While the ALP girds its loins for real debate and conference floor contention over the coming days, the prime minister’s handling of gay marriage is increasingly inexplicable.
The party’s national conference meets in the shadows of a European economic crisis and a possible global recession, but the likely political outcome of the conference will focus on the implications for Julia Gillard’s authority over the vote on same-sex marriage.
This is of her own doing. She has elevated this issue by publicly taking a hard line against gay marriage in favour of the do-nothing position of a conscience vote and no platform change, and by personally lobbying Right delegates to support her position. She is in effect challenging the conference to trash her authority, putting pressure on senior party figures to back her no matter what.
Rarely was prime ministerial authority deployed on a less significant electoral or national interest issue. Polls consistently show strong voter support for the right of same-sex couples to marry. But it’s not an issue that drives voting behaviour like health or education or the economy.
Perhaps Gillard miscalculated the determination of the Left not to settle for the position of a conscience vote and no platform change. But to deploy her shaky authority on the issue suggests misjudgment rather than miscalculation.
A more leader-like stance would have been to remain above the fray and not commit troops to a battle that, while of totemic significance to many in the party, holds none of the substance or electoral clout of issues like uranium or the economy. Now, she has much riding on the outcome of the conference vote and the willingness of factional leaders to hammer out a deal tonight or tomorrow that will spare prime ministerial blushes.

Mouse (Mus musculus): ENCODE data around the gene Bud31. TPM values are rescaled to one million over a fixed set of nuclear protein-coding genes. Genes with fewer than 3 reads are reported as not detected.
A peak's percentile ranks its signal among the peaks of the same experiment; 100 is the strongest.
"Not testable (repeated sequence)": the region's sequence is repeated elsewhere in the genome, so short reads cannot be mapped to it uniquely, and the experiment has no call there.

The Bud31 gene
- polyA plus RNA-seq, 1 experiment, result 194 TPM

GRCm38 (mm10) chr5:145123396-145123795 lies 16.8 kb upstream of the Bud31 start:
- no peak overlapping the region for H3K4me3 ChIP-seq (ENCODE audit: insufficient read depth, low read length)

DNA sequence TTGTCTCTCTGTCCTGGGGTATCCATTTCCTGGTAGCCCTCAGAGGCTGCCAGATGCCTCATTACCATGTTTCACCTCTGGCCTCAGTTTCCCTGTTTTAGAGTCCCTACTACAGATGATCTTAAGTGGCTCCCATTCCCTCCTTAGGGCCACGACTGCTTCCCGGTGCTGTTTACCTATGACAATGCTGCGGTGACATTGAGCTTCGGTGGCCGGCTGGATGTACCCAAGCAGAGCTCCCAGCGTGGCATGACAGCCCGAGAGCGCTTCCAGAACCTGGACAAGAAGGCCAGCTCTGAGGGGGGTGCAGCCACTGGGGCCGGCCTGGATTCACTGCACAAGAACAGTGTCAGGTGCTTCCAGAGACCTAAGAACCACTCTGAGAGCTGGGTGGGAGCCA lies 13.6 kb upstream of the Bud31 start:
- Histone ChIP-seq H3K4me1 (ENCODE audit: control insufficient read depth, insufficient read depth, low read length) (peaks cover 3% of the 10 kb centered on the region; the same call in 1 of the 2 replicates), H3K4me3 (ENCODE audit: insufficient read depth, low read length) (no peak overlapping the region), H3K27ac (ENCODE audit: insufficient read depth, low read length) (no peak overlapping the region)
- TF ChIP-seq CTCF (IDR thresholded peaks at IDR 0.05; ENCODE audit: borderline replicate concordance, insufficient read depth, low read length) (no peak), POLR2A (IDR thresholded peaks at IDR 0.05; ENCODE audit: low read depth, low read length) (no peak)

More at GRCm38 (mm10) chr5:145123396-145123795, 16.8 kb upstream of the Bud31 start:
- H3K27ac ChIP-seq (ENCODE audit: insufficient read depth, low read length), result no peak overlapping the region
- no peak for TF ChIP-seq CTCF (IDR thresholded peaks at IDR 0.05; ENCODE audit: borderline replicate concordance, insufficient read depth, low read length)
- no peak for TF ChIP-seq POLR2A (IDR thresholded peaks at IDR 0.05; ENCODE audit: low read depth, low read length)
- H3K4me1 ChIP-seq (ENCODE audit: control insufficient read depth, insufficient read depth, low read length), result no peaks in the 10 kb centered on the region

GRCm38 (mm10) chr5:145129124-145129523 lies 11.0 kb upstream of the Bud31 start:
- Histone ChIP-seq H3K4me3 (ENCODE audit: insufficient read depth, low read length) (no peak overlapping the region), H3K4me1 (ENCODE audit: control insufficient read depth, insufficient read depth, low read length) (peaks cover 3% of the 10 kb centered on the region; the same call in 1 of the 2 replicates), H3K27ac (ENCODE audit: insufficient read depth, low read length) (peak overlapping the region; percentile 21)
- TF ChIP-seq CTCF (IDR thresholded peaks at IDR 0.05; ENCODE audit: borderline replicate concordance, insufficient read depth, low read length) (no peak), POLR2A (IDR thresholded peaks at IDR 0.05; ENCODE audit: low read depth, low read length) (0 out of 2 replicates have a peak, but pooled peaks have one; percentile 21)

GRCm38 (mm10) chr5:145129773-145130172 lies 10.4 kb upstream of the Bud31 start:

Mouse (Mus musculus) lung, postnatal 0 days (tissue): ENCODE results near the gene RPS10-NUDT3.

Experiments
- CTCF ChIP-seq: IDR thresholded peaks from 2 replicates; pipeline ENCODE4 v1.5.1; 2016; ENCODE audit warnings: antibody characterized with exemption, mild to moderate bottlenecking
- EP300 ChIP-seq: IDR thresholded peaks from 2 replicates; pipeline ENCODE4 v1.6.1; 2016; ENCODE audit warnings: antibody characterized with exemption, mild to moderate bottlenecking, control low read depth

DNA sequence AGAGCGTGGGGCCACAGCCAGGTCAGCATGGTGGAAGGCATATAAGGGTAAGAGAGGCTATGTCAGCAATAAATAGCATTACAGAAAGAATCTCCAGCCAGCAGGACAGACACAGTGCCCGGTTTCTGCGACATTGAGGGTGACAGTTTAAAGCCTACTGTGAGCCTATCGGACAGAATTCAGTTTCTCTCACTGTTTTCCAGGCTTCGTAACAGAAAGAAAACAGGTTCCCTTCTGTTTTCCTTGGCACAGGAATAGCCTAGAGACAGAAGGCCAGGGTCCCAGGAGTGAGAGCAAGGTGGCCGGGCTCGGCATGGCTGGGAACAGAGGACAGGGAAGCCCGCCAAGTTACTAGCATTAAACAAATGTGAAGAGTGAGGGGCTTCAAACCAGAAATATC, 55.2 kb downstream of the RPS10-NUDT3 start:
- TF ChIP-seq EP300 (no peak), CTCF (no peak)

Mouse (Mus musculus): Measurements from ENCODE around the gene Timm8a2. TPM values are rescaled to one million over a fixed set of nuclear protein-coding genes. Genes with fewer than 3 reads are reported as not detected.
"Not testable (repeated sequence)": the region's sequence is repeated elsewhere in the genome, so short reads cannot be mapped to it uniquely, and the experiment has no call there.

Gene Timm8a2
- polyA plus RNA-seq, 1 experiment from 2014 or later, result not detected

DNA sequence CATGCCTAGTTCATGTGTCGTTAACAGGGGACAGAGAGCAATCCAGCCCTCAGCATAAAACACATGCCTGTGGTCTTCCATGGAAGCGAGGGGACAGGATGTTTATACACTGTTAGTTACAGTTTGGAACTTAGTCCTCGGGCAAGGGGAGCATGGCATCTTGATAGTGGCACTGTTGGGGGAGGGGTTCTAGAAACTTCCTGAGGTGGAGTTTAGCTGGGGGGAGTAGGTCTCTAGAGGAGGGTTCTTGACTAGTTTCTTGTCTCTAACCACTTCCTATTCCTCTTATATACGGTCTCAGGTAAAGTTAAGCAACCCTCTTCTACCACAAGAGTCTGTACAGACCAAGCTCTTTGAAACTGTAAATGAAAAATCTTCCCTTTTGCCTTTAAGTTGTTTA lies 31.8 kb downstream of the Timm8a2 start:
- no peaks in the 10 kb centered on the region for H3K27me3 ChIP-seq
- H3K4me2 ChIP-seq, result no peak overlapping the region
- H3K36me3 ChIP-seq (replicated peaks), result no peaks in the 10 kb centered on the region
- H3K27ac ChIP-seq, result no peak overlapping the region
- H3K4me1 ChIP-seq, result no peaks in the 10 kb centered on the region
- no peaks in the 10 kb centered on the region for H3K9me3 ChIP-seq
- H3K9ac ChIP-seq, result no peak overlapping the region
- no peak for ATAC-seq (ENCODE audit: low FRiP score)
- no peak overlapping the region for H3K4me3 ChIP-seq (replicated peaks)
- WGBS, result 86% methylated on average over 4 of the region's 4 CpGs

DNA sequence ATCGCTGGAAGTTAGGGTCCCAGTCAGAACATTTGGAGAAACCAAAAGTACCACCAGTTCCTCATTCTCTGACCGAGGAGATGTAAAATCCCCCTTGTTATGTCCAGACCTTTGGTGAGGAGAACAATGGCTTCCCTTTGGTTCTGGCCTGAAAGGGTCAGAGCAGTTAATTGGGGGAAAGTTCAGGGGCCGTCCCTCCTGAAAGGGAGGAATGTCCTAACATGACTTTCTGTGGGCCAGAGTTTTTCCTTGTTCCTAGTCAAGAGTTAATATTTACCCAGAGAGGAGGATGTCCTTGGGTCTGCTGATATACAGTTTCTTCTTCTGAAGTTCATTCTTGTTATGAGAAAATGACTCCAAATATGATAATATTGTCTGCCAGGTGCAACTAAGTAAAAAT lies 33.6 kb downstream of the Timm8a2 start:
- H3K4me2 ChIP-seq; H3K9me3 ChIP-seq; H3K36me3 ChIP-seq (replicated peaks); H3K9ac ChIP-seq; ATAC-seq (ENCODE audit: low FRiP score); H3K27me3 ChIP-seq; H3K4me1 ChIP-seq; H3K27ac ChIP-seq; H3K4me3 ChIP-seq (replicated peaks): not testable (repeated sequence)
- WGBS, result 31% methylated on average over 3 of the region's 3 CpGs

And in doing so, Gillard has firmly aligned herself with conservative forces within the party. The “compromise” of a conscience vote is no compromise at all, unless it is coupled with a platform change, since it guarantees no real-world consequences such as legislative change. This won’t endear her to the ever-diminishing party membership, and appear to confirm that Labor is no longer the vehicle of progressive social change.
According to Labor MPs, the issue of Gillard’s own relationship status is repeatedly raised by voters — if she has a strong personal belief in the status quo, why is she in a long-term relationship but not married herself? The prime minister’s personal circumstances are not an appropriate part of the debate, but it adds to the sense of confusion on the part of party members who’ve seen the government shift to the right on asylum seekers and, now, uranium.
A smart leader knows that some battles are won and some are lost, and it’s wise to keep your authority in reserve for the battles you need to win. Gillard didn’t need to win on same-s-x marriage, but now she does. If she loses, it’ll be yet another example of this government’s remarkable record of following up any success with a stuff-up of its own making.
If she wins, she’ll look like yet another obstacle to social reform to many within the party and in the electorate who don’t understand why gay couples continue to be treated as second-class citizens.